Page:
Michelangelo di Ludovico Buonarroti Simoni was born on March 6, 1475 in the Tuscan town of Caprese, which is located near Arezzo. His family was native to Florence, his father part of the Florentine government, therefore they returned to the city within a few weeks of his birth.
Florence during the Renaissance period was a vibrant arts center, an opportune locale for Michelangelo’s innate talents to develop and flourish. His mother died when he was 6. Florence seemed to be a perfect city to raise a child with such artistic ambition. Michelangelo began to show an interest in art and drawing by the age of ten, and became an apprentice by age 12. At the young age of 13, Michelangelo was set to be an artist. He persuaded his father to allow him to leave his grammar school and become an apprentice to the artist Domenico Ghirlandaio. Ghirlandaio was known as one of the most successful Florentine Renaissance fresco painters of this time. After about one year of learning the art of fresco, Michelangelo went on to study at the sculpture school in the Medici gardens. There Michelangelo's skill attracted the personal attention of Lorenzo de' Medici, The Magnificent, who was effective ruler of Florence at the time. He was so impressed by a statue that Michelangelo was carving that he invited him to live in the Medici household.
During his stay in the palace, Michelangelo learned from and was inspired by the scholars and writers of Lorenzo’s acquaintances. His later work would forever be influenced by what he learned about philosophy and politics throughout those years. While staying in the Medici home, he refined his technique under the guidance of Bertoldo di Giovanni, keeper of Lorenzo’s collection of ancient Roman sculptures and a sculptor himself. Although Michelangelo expressed his interest in various medias, he would always consider himself a sculptor.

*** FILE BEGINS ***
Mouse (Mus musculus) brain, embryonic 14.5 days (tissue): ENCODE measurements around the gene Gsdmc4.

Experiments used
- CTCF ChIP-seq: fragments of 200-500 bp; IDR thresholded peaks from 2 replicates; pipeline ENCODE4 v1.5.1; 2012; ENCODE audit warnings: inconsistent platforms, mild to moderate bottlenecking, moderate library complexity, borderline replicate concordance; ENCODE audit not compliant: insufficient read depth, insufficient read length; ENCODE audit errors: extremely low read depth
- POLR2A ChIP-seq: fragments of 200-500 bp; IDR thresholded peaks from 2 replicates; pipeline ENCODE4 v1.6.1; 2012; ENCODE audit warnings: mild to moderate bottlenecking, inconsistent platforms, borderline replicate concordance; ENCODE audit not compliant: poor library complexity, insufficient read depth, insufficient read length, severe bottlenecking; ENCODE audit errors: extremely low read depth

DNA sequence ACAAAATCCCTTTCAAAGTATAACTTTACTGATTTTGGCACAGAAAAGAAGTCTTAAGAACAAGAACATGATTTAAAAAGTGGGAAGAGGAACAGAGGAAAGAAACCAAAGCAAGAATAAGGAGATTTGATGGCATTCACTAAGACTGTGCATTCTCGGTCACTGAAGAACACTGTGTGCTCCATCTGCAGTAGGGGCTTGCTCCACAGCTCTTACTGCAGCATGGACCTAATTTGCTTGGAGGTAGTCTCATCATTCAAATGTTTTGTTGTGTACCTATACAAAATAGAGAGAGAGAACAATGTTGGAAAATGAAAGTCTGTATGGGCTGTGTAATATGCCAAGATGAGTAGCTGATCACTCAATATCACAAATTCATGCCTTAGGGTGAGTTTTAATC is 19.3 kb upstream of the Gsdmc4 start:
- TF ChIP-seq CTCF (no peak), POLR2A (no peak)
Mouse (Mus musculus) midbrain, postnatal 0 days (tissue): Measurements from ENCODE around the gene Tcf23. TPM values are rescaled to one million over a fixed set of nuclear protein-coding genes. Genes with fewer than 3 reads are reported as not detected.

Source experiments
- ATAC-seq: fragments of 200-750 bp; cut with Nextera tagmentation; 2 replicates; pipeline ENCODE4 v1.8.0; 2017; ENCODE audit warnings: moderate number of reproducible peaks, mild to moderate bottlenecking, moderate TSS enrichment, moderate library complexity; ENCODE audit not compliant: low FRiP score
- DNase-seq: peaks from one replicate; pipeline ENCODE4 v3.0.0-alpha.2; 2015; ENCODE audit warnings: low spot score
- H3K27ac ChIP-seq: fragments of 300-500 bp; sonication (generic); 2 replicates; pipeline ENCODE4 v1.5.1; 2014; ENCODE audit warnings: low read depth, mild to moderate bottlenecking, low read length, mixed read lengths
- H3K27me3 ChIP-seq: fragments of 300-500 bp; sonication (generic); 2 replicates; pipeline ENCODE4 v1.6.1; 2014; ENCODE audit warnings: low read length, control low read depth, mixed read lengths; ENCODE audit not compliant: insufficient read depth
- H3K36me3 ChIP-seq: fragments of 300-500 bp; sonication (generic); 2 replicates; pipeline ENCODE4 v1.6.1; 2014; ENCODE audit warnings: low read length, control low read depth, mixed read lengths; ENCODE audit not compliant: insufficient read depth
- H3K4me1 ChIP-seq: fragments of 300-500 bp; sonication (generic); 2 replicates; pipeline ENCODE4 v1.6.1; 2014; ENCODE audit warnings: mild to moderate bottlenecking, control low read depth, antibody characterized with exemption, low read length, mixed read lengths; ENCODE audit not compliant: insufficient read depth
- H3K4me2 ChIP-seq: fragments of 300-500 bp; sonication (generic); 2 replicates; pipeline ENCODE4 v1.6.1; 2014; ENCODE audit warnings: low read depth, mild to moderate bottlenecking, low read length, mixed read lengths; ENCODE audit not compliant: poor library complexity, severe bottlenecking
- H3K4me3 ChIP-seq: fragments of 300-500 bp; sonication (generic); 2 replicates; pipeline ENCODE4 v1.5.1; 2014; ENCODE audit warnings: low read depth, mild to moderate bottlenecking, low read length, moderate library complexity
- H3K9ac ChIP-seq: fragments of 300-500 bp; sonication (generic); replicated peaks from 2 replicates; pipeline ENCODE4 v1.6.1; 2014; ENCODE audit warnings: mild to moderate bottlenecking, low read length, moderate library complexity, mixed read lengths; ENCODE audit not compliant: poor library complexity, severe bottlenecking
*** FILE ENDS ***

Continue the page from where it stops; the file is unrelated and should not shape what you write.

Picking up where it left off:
By 1498 Michelangelo was working in Rome. This was when he received a career-making commission, the Cardinal wanted to create a substantial statue depicting a draped Virgin Mary with her dead son resting in her arms to grace his own future tomb. Michelangelo’s delicate 69-inch-tall masterpiece featuring two intricate figures carved from one block of marble still continues to draw legions of visitors to St. Peter’s Basilica more than 500 years after its completion.
In 1501 Michelangelo returned to Florence and was contracted to create a huge male figure, out of marble, to enhance the city’s famous Duomo. He chose to depict the young David from the Old Testament; heroic, energetic, powerful, spiritual, and larger than life at 17 feet tall. The sculpture today still remains in Florence at the Galleria dell’Accademia. He then proceeded to head back to Rome.
In 1505, Pope Julius II commissioned Michelangelo to sculpt him a grand tomb with 40 life-size statues. The pope’s priorities shifted away from the project when he became involved in military disputes and funds became scarce leading him not to pay...